2.5D Game Play
What Is It?
In the age of the NES, all games were "2D". This didn't refer to the flatness of the TV (what with the modern innovation of actual, 3D TVs), but to the graphics themselves. All sprites were 2D art, so all games using sprites were 2D games. These games could either be top-down (such as The Legend of Zelda), 3/4 isometric view (Equinox), or straight on (platformers like Castlevania, shooters like Gradius, puzzlers like Tetris, etc.).
This didn't really change until the innovation of basic 3D graphics. Although some games on the SNES sported pre-rendered polygonal graphics (3D graphics) set as sprites on the 2D plane (as popularized by the Donkey Kong Country series), the first "true" 2.5D game is commonly credited as Yoshi's Story for the Nintendo 64. That game featured lush, actively rendered polygonal graphics set against 2D platforming game play. From there, the term gained widespread use for any polygonal game featuring a 2D playing field.
What Castlevania Games Are 2.5D?
When it comes to two-and-a-half dimensions, two games in the Castlevania series could take on the designation of being "2.5D games". The first is Castlevania: The Dracula X Chronicles, which was released in 2007. The game featured an enhanced remake of series favorite Castlevania Dracula X: Rondo of Blood, with polygonal graphics but classic game play. (some cut-scenes were rendered in fully 3D, though).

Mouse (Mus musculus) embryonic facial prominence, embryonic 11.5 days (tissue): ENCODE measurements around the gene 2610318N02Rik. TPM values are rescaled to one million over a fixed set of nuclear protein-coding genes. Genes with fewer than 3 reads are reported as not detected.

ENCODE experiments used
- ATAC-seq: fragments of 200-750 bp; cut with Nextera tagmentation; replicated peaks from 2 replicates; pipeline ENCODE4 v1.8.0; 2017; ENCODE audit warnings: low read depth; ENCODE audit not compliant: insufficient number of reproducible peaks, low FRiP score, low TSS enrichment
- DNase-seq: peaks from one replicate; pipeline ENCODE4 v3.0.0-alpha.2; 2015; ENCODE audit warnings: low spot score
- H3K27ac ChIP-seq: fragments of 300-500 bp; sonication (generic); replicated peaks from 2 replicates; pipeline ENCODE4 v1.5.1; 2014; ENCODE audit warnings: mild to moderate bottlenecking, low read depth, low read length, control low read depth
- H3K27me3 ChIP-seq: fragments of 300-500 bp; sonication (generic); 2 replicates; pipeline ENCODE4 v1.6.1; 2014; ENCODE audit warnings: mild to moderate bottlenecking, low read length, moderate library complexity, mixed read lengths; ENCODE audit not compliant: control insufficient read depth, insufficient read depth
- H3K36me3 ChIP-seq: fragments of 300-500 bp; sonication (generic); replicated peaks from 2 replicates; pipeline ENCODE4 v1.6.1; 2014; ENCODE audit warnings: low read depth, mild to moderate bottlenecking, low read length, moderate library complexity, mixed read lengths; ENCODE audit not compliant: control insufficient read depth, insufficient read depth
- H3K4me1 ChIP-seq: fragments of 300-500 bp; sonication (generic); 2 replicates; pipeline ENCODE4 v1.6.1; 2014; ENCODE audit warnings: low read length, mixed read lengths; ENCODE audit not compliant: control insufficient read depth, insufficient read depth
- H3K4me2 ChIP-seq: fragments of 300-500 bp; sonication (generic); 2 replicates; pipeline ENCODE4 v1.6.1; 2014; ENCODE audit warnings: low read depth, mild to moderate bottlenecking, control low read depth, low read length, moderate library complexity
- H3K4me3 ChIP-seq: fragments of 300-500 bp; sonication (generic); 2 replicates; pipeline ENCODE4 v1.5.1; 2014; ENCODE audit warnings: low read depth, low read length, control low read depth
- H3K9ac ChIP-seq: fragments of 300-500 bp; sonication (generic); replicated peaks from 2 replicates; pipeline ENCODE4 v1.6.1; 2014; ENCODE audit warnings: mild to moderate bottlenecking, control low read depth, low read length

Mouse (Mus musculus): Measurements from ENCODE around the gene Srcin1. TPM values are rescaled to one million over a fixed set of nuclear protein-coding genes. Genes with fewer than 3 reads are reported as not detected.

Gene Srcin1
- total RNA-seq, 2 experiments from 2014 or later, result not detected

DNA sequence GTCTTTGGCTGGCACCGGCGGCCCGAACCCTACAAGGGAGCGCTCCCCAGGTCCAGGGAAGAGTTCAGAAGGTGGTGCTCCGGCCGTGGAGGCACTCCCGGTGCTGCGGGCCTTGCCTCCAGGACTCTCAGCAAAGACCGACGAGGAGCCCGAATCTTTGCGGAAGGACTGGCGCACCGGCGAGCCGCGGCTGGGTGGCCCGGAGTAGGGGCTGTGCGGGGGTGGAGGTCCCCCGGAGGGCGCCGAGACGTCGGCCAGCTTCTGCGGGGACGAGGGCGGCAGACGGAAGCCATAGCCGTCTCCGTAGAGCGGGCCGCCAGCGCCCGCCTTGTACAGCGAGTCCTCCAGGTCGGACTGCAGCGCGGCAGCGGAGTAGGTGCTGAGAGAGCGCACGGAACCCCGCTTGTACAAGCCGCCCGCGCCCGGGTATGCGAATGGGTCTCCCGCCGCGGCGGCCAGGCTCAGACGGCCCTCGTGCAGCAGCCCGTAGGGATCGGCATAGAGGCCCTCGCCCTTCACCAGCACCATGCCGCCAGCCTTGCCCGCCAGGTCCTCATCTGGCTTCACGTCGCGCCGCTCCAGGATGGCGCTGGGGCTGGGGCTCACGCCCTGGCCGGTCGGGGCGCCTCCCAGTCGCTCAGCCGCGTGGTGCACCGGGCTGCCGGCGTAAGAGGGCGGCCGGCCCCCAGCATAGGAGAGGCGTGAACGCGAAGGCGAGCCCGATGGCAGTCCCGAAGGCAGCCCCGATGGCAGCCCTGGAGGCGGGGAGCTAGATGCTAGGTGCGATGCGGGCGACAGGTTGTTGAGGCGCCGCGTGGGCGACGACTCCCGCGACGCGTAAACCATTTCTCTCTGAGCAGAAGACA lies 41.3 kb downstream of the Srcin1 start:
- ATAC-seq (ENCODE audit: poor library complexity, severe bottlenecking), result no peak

Then there was the entry in the Lords of Shadow sub-series: Castlevania: Lords of Shadow - Mirror of Fate. This game is played from the side-scrolling perspective but is rendered in 3D models very much like the mainline titles in the sub-series. It's something of a bridge from the older games of the past series and rebooted entries in this newer part of the franchise.
Going further afield, the canceled title Castlevania: Resurrection looked to have a 2.5D style to its game play. Portions of the game seemed to play from the side-scrolling perspective, although at times the linear path would have rotated towards the player with heroine Sonia Belmont having free roaming abilities within these areas. Of course, the game was canceled so players never got to experience this hybrid dynamic.
And then there's the two mobile games more recently released in the series: the since-canceled Castlevania: Grimoire of Souls and the in development Castlevania: Moonlight Rhapsody, both of which featured 3D graphics set against the 2D side-scrolling plane. And that says nothing of any o the other games in the series that have been drawn primarily in sprites but sometimes used 3D effects to enhance the game play. Sometimes the distinction between 2D, 3D, and 2.5D can get pretty fuzzy.